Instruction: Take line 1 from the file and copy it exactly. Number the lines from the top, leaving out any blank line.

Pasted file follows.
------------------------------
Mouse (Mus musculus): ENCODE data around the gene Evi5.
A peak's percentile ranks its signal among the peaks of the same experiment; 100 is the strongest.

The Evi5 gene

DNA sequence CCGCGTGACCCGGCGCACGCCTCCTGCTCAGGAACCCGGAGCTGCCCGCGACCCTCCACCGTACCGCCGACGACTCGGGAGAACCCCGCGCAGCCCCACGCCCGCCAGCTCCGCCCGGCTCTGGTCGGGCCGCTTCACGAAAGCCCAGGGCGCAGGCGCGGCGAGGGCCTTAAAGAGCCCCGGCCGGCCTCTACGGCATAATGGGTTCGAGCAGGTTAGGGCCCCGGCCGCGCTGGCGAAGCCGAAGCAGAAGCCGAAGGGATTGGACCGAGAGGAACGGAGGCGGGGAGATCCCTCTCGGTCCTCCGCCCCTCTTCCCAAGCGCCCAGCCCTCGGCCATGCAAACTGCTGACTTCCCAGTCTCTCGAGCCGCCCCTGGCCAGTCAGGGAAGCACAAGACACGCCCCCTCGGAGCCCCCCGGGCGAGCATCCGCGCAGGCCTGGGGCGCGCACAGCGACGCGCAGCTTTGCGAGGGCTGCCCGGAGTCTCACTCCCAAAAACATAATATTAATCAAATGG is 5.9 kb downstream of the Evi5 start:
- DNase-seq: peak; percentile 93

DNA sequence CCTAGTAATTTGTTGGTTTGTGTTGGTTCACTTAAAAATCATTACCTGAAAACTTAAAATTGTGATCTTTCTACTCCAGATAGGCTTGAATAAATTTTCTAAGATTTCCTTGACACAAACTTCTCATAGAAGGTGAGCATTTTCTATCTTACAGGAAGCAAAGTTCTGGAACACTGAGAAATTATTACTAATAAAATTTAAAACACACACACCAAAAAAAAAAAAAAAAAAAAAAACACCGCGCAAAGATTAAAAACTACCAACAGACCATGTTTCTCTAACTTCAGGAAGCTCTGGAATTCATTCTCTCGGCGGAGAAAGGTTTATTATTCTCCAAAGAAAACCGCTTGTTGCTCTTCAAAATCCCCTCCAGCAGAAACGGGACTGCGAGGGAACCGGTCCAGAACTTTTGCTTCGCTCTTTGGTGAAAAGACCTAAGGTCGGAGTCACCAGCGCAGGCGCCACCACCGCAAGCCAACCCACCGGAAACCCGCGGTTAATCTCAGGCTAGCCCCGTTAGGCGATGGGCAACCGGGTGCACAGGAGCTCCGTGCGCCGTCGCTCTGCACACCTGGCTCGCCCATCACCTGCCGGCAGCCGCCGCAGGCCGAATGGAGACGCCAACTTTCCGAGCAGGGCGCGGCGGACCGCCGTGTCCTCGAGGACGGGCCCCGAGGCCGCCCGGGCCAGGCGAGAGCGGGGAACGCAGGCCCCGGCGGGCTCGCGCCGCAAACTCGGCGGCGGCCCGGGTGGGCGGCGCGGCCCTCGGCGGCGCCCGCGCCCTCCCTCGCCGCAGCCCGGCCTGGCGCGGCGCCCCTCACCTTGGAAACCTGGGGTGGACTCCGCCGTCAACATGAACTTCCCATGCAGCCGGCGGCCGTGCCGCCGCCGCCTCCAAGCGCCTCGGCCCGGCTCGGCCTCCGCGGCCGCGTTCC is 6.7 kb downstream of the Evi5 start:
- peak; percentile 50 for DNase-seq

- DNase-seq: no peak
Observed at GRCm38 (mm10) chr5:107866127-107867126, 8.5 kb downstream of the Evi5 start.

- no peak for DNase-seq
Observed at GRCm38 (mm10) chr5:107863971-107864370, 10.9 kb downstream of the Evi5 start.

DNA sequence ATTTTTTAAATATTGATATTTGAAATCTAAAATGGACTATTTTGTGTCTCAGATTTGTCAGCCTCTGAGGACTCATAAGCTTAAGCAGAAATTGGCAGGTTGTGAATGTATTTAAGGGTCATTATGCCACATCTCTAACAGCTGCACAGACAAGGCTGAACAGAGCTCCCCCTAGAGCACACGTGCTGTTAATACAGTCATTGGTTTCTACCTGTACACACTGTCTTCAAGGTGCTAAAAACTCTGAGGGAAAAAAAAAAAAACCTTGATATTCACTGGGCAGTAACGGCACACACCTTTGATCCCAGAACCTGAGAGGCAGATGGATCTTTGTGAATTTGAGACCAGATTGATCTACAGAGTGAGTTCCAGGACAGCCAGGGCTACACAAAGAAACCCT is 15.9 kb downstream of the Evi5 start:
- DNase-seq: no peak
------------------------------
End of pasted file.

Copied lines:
Mouse (Mus musculus): ENCODE data around the gene Evi5.